Proposed legislation against overloading in India - will go toward improving road safety

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    Second to the Indian railways, trucks are the second most frequently used method of transport for transporting cargo in India. However, the sector is poorly regulated, and the country is known to have the largest number of road accidents in the world. Among the many reasons for this phenomenon, one of the most prominent is the practice of overloading trucks, often adopted by transporters to lower costs. A large number of vehicles on Indian roads consist of old vehicles. It is a common sight to see trucks that have broken down in transit, with their cargo spilling on the road. 

    While the presence of international players in the truck manufacturing segment is helping transporters upgrade their fleet, this process has slowed down in the recent economic downturn. Truck sales have been falling steadily for over a year, and the fiscal year which ended on 30th September 2013, recorded a drop of 27% in the sector. SP Singh, senior fellow and coordinator of the Indian Foundation of Transport Research and Training, cites low GDP (below 5%), drop in the value of the rupee, low investments and low factory output, as the cause of this drop. He also highlights the fact that transporters are not aiming to replace their fleets due to excess capacity.

    In spite of these factors, truck manufacturers may hope to see sales rise in the near future. In a Union Cabinet meeting, held on 8th October, the government have decided to take action to ban cargo truck overloading. Trucks that do not adhere to the prescribed norms and limits set, will be penalized 10 times the toll charge at toll gates by the National Highway Authority of India Limited (NHAI). This is a departure from the earlier policy of the ‘golden token’, whereby trucks carrying excess cargo could pay for the cargo and continue. As a result of the recent decision, trucks will have to unload excess cargo at the toll booth.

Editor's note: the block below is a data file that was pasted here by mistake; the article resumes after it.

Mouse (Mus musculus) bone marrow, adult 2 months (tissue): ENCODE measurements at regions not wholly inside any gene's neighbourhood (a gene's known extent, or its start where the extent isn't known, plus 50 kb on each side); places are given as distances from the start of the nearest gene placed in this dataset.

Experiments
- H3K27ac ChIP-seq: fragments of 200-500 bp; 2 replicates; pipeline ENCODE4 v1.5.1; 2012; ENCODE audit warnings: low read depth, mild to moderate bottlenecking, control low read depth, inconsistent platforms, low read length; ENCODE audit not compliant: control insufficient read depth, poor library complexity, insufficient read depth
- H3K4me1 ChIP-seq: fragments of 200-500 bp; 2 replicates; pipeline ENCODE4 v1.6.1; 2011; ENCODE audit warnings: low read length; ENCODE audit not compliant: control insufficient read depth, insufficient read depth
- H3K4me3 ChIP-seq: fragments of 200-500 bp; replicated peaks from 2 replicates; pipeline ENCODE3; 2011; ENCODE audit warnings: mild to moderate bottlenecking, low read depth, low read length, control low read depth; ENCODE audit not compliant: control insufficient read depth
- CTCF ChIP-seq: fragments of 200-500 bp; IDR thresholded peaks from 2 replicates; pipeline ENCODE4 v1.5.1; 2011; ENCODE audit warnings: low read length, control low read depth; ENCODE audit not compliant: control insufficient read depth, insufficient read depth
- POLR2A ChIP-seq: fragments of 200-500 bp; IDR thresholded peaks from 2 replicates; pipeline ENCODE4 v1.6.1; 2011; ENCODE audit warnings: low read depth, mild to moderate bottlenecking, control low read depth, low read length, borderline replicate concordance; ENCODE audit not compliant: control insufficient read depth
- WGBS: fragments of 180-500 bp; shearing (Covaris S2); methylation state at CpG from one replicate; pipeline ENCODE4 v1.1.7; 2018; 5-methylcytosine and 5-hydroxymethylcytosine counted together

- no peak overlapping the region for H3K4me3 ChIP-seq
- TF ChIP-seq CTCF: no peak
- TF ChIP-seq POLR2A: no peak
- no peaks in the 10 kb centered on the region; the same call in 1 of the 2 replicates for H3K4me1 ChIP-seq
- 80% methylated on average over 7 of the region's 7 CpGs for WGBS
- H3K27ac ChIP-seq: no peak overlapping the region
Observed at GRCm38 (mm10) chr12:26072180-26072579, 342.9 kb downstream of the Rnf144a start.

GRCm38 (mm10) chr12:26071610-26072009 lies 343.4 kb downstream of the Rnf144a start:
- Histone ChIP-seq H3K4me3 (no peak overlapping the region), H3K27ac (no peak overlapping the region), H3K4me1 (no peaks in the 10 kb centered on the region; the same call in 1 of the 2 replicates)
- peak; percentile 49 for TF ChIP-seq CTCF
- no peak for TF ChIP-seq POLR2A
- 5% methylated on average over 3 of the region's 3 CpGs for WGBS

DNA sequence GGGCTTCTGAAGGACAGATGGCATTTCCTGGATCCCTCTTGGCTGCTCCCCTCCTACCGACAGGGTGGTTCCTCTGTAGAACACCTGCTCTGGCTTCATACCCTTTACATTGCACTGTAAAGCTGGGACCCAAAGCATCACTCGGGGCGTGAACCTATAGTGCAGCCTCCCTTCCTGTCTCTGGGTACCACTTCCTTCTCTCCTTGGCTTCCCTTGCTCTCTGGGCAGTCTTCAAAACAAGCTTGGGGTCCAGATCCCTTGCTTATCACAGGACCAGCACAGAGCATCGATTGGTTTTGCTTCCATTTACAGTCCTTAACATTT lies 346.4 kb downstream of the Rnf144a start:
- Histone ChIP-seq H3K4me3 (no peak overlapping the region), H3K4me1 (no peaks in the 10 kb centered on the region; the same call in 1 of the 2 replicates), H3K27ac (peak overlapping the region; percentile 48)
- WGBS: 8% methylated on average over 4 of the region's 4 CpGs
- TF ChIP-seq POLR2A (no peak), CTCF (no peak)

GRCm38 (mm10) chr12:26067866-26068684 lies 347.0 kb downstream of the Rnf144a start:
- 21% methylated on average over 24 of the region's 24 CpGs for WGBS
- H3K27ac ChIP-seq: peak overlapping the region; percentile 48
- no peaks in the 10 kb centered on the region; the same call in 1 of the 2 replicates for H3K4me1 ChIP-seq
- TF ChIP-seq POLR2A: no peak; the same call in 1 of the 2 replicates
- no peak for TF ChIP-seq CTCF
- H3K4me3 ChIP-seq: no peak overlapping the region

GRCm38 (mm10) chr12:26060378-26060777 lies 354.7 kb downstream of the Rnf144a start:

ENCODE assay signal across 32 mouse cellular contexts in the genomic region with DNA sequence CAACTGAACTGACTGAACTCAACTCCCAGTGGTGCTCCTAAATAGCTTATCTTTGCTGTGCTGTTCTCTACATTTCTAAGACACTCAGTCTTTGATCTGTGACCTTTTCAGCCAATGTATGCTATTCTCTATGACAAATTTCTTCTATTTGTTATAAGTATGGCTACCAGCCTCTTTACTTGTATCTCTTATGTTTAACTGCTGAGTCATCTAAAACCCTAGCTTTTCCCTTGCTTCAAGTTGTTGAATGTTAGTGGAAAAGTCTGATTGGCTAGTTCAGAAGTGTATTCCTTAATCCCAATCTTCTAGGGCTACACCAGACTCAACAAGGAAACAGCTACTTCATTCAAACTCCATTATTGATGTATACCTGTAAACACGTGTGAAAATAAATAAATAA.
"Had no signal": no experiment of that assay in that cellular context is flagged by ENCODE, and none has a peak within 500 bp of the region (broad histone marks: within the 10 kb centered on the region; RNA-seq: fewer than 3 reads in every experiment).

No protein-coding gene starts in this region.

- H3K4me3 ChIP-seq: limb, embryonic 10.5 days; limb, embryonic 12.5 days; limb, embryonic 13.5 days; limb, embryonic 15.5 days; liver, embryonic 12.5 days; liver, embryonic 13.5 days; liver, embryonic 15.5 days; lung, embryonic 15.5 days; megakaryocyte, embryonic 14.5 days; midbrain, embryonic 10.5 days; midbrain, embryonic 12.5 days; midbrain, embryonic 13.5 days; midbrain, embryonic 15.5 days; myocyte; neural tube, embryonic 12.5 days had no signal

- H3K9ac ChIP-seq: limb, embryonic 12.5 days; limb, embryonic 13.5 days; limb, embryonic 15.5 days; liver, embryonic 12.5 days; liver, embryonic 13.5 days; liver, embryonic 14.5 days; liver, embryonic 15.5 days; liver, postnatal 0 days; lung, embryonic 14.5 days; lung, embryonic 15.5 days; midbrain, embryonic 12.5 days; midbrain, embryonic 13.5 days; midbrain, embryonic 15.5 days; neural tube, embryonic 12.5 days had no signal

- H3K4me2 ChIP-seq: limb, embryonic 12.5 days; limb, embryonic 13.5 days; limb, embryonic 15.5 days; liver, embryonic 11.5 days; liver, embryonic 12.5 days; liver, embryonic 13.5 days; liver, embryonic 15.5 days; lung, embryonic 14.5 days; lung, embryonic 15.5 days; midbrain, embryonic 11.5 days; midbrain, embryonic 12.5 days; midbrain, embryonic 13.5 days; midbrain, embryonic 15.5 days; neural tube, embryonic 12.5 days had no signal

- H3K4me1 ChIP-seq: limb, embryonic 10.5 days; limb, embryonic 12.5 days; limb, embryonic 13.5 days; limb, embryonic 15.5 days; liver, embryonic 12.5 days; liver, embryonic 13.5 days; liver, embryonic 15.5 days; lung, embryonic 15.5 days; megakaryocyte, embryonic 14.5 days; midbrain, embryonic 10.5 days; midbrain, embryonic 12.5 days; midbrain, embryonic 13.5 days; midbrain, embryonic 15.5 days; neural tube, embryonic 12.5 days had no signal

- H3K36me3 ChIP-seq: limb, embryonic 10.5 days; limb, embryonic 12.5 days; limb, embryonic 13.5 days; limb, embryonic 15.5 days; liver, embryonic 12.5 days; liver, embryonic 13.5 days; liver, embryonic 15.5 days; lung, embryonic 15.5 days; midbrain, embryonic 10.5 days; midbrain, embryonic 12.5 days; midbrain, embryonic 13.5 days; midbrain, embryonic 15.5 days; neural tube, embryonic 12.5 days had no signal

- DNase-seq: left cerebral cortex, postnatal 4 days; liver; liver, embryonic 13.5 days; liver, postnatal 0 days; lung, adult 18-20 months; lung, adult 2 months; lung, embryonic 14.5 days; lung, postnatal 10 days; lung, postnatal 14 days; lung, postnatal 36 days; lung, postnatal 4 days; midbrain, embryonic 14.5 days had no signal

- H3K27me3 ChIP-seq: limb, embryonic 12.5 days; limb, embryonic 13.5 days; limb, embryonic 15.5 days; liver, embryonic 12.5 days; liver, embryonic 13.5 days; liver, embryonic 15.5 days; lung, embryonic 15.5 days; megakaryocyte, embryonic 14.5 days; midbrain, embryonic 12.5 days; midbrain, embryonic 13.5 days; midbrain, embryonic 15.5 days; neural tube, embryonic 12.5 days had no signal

This decision is welcome news to companies manufacturing trucks in India, and also benefits the transporters. Tata motors, a prominent Indian company, highlights the benefits when it points out that, “In the long run, it could well help additional sales but the greater significance lies in the fact that it will encourage better behaviour on roads, as well as overall vehicle maintenance and thus enhance safety.”

    Transporters will now need to expand their fleets in order to ensure that large consignments can be transported on time. It is a great opportunity to upgrade an outdated fleet to one which includes vehicles specifically designed to transport a particular commodity, and choose vehicles that are fuel efficient, provide safety and comfort.

    Although it is likely transporters may initially resent the ruling, they stand to benefit from it in the long run. At the same time, the government needs to extend the rule to include roads other than the highway. It must be remembered that the current ruling has been issued by the NHAI, which carries 80% of cargo ferried by road, even though it constitutes about 2% of the road network. The remaining roads are under the purview of their respective state governments, who must take the necessary decisions to strengthen the effort of the NHAI. A well-coordinated effort on the part of the state and central governments will not only go a long way in ensuring road safety, but also reduce damage to the road infrastructure, thus saving the resources which would have been used to repair and maintain them, and providing motorists with a smooth ride.